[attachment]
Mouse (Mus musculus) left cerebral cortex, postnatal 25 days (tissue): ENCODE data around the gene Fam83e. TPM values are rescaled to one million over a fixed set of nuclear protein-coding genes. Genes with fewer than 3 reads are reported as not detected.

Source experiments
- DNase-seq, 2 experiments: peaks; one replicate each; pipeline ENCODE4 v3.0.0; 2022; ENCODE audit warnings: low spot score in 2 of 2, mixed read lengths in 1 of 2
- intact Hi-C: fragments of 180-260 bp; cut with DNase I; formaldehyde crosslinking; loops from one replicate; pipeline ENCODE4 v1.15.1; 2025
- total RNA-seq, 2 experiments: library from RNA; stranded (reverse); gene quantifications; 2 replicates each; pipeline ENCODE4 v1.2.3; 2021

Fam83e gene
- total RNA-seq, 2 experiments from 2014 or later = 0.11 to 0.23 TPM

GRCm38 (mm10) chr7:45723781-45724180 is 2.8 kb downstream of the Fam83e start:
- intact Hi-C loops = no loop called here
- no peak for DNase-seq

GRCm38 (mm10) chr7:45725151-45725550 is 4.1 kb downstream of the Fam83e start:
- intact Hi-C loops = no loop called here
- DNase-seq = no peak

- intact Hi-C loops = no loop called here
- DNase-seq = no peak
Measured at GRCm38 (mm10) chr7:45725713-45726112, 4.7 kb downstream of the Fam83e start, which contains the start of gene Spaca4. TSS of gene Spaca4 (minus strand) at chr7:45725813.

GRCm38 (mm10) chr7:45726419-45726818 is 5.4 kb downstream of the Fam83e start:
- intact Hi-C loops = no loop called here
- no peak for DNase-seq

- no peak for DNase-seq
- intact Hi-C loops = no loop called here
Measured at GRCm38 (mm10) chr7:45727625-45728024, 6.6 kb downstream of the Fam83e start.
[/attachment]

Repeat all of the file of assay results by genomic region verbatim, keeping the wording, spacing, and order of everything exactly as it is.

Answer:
Mouse (Mus musculus) left cerebral cortex, postnatal 25 days (tissue): ENCODE data around the gene Fam83e. TPM values are rescaled to one million over a fixed set of nuclear protein-coding genes. Genes with fewer than 3 reads are reported as not detected.

Source experiments
- DNase-seq, 2 experiments: peaks; one replicate each; pipeline ENCODE4 v3.0.0; 2022; ENCODE audit warnings: low spot score in 2 of 2, mixed read lengths in 1 of 2
- intact Hi-C: fragments of 180-260 bp; cut with DNase I; formaldehyde crosslinking; loops from one replicate; pipeline ENCODE4 v1.15.1; 2025
- total RNA-seq, 2 experiments: library from RNA; stranded (reverse); gene quantifications; 2 replicates each; pipeline ENCODE4 v1.2.3; 2021

Fam83e gene
- total RNA-seq, 2 experiments from 2014 or later = 0.11 to 0.23 TPM

GRCm38 (mm10) chr7:45723781-45724180 is 2.8 kb downstream of the Fam83e start:
- intact Hi-C loops = no loop called here
- no peak for DNase-seq

GRCm38 (mm10) chr7:45725151-45725550 is 4.1 kb downstream of the Fam83e start:
- intact Hi-C loops = no loop called here
- DNase-seq = no peak

- intact Hi-C loops = no loop called here
- DNase-seq = no peak
Measured at GRCm38 (mm10) chr7:45725713-45726112, 4.7 kb downstream of the Fam83e start, which contains the start of gene Spaca4. TSS of gene Spaca4 (minus strand) at chr7:45725813.

GRCm38 (mm10) chr7:45726419-45726818 is 5.4 kb downstream of the Fam83e start:
- intact Hi-C loops = no loop called here
- no peak for DNase-seq

- no peak for DNase-seq
- intact Hi-C loops = no loop called here
Measured at GRCm38 (mm10) chr7:45727625-45728024, 6.6 kb downstream of the Fam83e start.